22. Miyata S, Minot N, Hu D (2009) Impact of contract farming on income: linking small farmers, packers and supermarkets in China. World Dev 37(11):1781–1790CrossRefGoogle Scholar
  23. Natawidjaja R, Reardon T, Shetty S, Noor TI, Perdana T, Rasmikayati (2007) Horticultural producers and supermarket development in Indonesia, UNPAD/MSU/World Bank Report No. 38543. World Bank/Indonesia. JulyGoogle Scholar
  24. NCAER (National Council of Applied Economic Research) (2005) The great Indian market: results from NCAER’s marketing information survey of households. Accessed 9 Aug 2005
  25. Neven D, Reardon T, Chege J, Wang H (2006) Supermarkets and consumers in Africa: the case of Nairobi, Kenya. J Int Food Agribus Mark 18(1/2):103–123CrossRefGoogle Scholar
  26. Neven D, Odera MM, Reardon T, Wang H (2009) Kenyan supermarkets, emerging middle-class horticultural farmers, and employment impacts on the rural poor. World Dev 37(11):1802–1811CrossRefGoogle Scholar
  27. Pandey M, Baker GA, Pandey DT (2013) Supply chain re-engineering in the fresh produce industry: a case study of Adani agrifresh. Int Food Agribus Manage Rev 16(1)Google Scholar
  28. Patnaik G (2011) Status of agriculture reforms, workshop on ‘policy options and investment priorities for accelerating agricultural productivity and development in India’ organized by IGIDR and IHD, Nov 10–11, New DelhiGoogle Scholar
  29. Pritchard B, Gracy CP, Godwin M (2010) The impacts of supermarket procurement on farming communities in India, evidence from rural Karnataka. Dev Policy Rev 28(4):435–456CrossRefGoogle Scholar
  30. Purushotham P (2012) Small producer companies participation in retail and commodity markets: a case study of poor farmers’ SPCs in Madhya Pradesh’, paper presented at the international conference organised retailing vis-à-vis farm economy of India organised by the Centre for Economic and Social Studies, Hyderabad in association with Institute of Public Enterprise, Hyderabad and Indian Society of Agricultural Marketing during Sept 21–22, 2012Google Scholar
  31. Radhakrishna R (2008) ‘Economic well-being and deprivation in India’ presidential address, 44th annual conference, The Indian Econometric Society, Jan 3–5. Organised at the University of Hyderabad, HyderabadGoogle Scholar
  32. Rao EJO, Qaim M (2011) Supermarkets, farm household income, and poverty: insights from Kenya. World Dev 39(5):784–796CrossRefGoogle Scholar
  33. Rao EJO, Qaim M (2013) Supermarkets and agricultural labor demand in Kenya: a gendered perspective. Food Policy 38:165–176CrossRefGoogle Scholar
  34. Rao EJO, Brümmer B, Qaim M (2012) Farmer participation in supermarket channels, production technology, and efficiency: the case of vegetables in Kenya. Am J Agr Econ 94(4):891–912CrossRefGoogle Scholar
  35. Reardon T, Hopkins R (2006) The supermarket revolution in developing countries: policies to address emerging tensions among supermarkets, suppliers, and traditional retailers. Europ J Devel Res 18(4):522–545CrossRefGoogle Scholar
  36. Reardon T, Minten B (2011a) Surprised by supermarkets: diffusion of modern retail in India. J Agribus Dev Emerg Econ 1(2):134–161CrossRefGoogle Scholar
  37. Reardon T, Minten B (2011b) The quiet revolution in India’s food supply chains, IFPRI Discussion Paper 01115, Sept 2011Google Scholar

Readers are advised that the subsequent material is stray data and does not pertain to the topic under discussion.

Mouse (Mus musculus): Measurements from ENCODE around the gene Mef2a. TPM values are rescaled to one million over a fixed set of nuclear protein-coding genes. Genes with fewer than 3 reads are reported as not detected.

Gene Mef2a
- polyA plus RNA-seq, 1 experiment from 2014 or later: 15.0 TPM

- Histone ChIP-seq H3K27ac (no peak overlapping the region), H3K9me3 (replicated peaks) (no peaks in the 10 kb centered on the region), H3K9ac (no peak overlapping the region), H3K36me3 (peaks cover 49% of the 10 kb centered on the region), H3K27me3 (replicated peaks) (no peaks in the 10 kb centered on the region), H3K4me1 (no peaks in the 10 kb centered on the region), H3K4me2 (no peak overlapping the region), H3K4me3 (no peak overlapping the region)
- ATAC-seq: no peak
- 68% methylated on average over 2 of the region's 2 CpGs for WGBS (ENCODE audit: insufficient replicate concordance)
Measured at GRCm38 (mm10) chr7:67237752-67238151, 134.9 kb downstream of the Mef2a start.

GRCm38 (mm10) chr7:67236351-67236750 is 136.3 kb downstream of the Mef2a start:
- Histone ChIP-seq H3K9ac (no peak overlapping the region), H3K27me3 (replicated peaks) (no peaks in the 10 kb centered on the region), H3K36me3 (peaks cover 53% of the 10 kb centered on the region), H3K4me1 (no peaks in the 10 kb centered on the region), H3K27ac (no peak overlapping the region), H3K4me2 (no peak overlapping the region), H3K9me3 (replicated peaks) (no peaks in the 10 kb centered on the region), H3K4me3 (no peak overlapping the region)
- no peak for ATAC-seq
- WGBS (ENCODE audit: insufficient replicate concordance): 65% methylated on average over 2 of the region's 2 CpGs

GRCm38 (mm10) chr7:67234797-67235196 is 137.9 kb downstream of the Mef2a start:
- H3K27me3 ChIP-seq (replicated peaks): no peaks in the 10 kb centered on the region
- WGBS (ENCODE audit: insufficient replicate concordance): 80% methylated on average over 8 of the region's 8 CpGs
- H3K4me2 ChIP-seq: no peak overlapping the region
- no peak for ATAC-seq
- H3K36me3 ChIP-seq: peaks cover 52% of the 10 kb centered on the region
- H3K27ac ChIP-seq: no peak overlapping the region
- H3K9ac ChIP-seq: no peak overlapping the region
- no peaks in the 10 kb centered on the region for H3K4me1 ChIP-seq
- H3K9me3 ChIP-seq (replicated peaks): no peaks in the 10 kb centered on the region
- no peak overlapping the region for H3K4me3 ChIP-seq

38. Reardon T, Timmer P (2014) The economics of the food system revolution. Annu Rev Res Econ 4:14.1–14.40. 10.1146/annurev.resource.050708.144147Google Scholar
  39. Reardon T, Timmer CP, Barrett CB, Berdegue JA (2003) The rise of supermarkets in Africa, Asia and Latin America. Am J Agric Econ 85(5):1140–1146CrossRefGoogle Scholar
  40. Reardon T, Barrett C, Berdegue J, Swinnen J (2009) Agrifood industry transformation and small farmers in developing countries. World Dev 37(11):1717–1727CrossRefGoogle Scholar
  41. Reardon T, Timmer CP, Minten B (2012) Supermarket revolution in Asia and emerging development strategies to include small farmers. Accessed 10 May 2013
  42. Schipmann C, Qaim M (2010) Spillovers from modern supply chains to traditional markets: product innovation and adoption by smallholders. Agric Econ 41:361–371CrossRefGoogle Scholar
  43. Shepherd WA (2005) The implications of supermarket development for horticultural farmers and traditional marketing systems in Asia, revised version of the paper first presented to the FAO/AFMA/FAMA regional workshop on the growth of supermarkets as retailers of fresh produce, Kuala LumpurGoogle Scholar
  44. Shepherd WA (2007) Approaches to linking producers to markets: a review of experience to date, agricultural management, marketing and finance occasional paper 13, food and agricultural organisation of the United Nations, RomeGoogle Scholar
  45. Singh S (2012) New markets for smallholders in India—exclusion, policy and mechanisms. Econ Polit Wkly XLVII(52):34–44Google Scholar
  46. Stringer R, Sang N, Croppenstedt A (2009) Producers, processors, and procurement decisions: the case of vegetable supply chains in China. World Dev 37(11):1773–1780CrossRefGoogle Scholar
  47. Technopak (2013) E-tailing in India: unlocking the potential—the need for India to analyse e-tailing on its own merit. A white paper published by TechnopakGoogle Scholar
  48. The Economist (2014) Grocery retailing in India: a long way from the supermarket. Accessed 18 Oct 2014
  49. Vorley B, Cotula L, Chan MK (2012) Tipping the balance: policies to shape agricultural investments and markets in favour of small-scale farmers, research report, Dec 2012. International Institute of Environmental Development, London and Oxfam International, OxfordGoogle Scholar
  50. Wang H, Dong X, Rozelle S, Huang J, Reardon T (2009) Producing and procuring horticultural crops with Chinese characteristics: the case of northern China. World Dev 37(11):1791–1801CrossRefGoogle Scholar
  51. World Bank (2007) World development report 2008: agriculture for development. The World Bank, Washington, DCCrossRefGoogle Scholar

Copyright information

© Springer India 2016

Authors and Affiliations

  • N. Chandrasekhara Rao
    • 1
    Email author
  • R. Radhakrishna
    • 2
  • R. K. Mishra
    • 3
  • Venkata Reddy Kata
    • 2
  1. 1.Institute of Economic GrowthNew DelhiIndia
  2. 2.Centre for Economic and Social StudiesHyderabadIndia
  3. 3.Institute of Public EnterpriseHyderabadIndia

Personalised recommendations